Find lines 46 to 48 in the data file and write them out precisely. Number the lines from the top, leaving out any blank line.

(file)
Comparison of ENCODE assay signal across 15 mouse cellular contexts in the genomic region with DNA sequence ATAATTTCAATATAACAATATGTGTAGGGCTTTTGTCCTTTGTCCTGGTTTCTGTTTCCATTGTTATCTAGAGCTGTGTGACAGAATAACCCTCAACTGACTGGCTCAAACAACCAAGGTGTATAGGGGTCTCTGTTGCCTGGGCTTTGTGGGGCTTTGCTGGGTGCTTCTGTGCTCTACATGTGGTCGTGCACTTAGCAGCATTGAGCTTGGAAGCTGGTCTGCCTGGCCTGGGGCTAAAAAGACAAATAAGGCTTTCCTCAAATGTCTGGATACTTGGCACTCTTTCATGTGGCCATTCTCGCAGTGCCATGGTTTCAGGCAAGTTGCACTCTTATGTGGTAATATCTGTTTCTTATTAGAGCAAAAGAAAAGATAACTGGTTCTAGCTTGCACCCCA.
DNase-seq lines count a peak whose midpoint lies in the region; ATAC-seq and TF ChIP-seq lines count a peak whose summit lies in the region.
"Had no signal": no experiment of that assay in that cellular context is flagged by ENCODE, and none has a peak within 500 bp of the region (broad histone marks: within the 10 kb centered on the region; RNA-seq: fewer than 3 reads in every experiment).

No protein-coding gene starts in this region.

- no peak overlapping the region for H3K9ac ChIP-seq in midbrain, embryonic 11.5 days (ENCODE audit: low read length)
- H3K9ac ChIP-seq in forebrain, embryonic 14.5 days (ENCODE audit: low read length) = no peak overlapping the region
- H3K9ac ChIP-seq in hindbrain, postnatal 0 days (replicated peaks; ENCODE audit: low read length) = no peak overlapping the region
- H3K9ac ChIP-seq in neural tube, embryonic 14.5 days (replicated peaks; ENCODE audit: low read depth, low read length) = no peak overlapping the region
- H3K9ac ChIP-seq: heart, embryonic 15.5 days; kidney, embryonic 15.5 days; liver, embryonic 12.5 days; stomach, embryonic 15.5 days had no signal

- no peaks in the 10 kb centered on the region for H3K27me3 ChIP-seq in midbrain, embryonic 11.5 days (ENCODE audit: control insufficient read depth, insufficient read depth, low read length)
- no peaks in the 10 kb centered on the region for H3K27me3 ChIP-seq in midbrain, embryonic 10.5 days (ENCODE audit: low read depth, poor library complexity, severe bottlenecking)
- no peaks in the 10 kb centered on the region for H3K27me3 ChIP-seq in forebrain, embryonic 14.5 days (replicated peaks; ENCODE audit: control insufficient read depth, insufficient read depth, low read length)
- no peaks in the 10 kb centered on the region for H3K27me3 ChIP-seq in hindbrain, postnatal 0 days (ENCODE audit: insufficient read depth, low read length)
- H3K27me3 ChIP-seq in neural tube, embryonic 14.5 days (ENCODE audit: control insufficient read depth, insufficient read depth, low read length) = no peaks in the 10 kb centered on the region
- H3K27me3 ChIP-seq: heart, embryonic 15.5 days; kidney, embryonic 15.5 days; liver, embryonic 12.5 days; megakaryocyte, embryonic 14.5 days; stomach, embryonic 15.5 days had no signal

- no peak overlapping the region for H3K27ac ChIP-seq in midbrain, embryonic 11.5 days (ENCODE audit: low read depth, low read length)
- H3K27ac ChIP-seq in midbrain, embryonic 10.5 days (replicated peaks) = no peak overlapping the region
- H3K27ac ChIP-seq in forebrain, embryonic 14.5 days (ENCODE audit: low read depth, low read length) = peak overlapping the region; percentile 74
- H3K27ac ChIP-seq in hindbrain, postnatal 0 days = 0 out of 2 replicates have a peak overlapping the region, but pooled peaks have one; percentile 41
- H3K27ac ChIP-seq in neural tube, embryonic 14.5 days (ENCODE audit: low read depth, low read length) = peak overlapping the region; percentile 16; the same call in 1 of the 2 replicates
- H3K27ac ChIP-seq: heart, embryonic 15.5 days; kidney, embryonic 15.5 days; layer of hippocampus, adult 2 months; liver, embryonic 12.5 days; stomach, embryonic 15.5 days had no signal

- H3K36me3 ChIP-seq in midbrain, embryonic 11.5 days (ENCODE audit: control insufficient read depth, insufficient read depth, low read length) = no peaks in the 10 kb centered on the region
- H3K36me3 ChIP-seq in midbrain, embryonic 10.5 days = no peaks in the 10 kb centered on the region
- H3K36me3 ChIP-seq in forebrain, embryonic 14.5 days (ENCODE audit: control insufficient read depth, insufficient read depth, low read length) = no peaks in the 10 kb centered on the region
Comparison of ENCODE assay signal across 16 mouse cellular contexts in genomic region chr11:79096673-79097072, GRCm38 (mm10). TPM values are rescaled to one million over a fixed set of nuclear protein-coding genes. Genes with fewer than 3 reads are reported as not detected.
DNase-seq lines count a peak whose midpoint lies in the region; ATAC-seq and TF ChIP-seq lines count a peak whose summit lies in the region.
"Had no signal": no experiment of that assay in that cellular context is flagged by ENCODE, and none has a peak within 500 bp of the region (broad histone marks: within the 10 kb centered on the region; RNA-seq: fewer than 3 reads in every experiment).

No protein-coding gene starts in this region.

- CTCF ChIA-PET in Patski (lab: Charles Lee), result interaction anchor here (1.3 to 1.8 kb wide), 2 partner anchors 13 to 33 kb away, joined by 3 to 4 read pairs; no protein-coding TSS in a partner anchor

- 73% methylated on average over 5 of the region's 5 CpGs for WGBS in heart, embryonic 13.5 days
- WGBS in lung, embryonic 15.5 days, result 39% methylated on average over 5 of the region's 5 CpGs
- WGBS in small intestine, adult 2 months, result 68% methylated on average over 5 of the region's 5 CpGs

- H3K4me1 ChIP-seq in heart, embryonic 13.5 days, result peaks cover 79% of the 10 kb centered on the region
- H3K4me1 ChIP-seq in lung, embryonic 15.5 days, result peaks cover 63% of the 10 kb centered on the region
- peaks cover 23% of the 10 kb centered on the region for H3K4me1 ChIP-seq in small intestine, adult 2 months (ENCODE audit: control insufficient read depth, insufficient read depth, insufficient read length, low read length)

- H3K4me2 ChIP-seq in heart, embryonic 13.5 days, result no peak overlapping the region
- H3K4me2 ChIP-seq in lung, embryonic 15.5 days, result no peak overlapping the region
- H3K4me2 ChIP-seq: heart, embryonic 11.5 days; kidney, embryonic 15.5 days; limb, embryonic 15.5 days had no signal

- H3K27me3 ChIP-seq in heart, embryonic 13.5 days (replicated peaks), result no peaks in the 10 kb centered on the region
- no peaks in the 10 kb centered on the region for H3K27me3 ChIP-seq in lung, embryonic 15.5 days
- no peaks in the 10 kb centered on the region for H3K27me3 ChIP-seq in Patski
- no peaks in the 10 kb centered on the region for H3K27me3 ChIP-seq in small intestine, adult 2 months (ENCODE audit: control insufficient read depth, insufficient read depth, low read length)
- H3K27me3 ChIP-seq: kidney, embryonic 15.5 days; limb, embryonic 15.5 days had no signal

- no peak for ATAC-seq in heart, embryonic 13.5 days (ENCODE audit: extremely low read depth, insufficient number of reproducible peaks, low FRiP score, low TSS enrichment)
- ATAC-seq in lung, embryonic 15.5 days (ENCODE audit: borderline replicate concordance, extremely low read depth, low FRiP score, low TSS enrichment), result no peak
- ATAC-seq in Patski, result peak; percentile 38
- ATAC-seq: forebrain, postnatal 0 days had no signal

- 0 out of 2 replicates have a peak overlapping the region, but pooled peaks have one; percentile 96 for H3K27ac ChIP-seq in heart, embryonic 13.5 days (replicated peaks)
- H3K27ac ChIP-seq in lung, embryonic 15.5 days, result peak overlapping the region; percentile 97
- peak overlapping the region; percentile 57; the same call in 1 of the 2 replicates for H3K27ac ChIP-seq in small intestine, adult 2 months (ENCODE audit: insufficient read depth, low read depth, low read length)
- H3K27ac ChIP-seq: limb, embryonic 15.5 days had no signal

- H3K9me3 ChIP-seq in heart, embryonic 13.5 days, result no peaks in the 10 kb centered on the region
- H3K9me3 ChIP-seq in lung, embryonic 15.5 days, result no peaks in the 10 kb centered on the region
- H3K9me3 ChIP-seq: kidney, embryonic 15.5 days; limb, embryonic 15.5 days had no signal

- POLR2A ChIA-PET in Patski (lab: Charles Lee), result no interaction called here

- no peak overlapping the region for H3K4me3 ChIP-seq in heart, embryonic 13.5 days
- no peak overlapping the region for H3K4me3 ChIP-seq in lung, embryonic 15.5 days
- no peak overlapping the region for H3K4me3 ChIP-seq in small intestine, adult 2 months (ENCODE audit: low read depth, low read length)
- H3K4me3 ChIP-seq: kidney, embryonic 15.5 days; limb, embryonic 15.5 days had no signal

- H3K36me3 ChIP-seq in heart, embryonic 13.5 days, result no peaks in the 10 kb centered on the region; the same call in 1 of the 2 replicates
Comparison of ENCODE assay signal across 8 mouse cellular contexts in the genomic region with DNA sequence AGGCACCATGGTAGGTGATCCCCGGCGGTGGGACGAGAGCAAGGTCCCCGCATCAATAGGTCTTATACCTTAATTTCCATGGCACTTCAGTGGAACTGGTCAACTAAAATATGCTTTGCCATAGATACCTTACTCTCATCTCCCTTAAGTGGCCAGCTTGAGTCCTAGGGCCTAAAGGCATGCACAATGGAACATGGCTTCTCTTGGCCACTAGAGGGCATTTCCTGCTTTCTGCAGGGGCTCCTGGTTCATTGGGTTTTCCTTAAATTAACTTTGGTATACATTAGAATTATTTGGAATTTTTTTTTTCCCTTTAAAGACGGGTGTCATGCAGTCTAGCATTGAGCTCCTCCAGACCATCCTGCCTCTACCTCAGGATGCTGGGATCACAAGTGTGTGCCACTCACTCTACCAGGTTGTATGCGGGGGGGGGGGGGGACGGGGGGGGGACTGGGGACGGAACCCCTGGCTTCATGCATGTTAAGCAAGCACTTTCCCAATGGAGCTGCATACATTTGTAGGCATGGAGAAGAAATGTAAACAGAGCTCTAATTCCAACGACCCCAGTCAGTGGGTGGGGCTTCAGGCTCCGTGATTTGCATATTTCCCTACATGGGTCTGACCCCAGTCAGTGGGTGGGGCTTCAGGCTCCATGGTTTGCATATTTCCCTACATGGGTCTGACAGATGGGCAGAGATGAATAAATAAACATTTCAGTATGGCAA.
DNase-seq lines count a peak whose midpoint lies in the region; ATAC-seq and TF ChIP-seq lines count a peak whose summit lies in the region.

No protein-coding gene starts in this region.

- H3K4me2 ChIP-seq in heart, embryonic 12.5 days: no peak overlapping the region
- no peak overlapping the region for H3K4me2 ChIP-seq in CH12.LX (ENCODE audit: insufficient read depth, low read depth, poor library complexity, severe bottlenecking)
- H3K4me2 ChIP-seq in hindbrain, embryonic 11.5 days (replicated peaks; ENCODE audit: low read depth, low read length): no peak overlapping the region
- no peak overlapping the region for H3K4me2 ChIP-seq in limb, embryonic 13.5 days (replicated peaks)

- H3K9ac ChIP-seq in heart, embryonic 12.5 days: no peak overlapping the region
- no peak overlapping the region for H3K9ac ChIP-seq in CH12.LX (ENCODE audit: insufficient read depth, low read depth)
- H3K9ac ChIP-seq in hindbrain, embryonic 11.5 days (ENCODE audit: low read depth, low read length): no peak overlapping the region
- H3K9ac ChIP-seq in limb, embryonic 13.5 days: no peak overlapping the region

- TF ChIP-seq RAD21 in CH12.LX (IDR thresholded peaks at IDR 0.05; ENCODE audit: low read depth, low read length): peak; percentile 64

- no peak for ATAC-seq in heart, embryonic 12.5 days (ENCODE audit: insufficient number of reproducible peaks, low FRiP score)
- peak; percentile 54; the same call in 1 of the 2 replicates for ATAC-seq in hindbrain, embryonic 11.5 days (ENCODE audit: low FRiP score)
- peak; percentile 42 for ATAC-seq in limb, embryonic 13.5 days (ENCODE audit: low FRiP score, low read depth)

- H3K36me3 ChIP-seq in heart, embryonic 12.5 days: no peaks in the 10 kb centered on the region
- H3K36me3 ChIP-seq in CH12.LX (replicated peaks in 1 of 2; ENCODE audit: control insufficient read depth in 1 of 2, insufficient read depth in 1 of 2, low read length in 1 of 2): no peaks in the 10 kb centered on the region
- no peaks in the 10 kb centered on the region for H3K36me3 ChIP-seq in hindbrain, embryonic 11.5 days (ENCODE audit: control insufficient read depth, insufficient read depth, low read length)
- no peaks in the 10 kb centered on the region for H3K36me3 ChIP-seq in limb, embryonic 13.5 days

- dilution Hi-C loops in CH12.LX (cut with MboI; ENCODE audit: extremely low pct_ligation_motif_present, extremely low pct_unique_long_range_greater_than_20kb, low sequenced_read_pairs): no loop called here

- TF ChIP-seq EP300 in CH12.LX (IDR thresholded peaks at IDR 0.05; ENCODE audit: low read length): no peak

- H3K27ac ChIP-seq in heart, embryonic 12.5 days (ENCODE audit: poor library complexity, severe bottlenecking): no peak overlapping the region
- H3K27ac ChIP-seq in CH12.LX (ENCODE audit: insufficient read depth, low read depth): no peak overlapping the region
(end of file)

- ATAC-seq in Patski, result peak; percentile 38
- ATAC-seq: forebrain, postnatal 0 days had no signal

- 0 out of 2 replicates have a peak overlapping the region, but pooled peaks have one; percentile 96 for H3K27ac ChIP-seq in heart, embryonic 13.5 days (replicated peaks)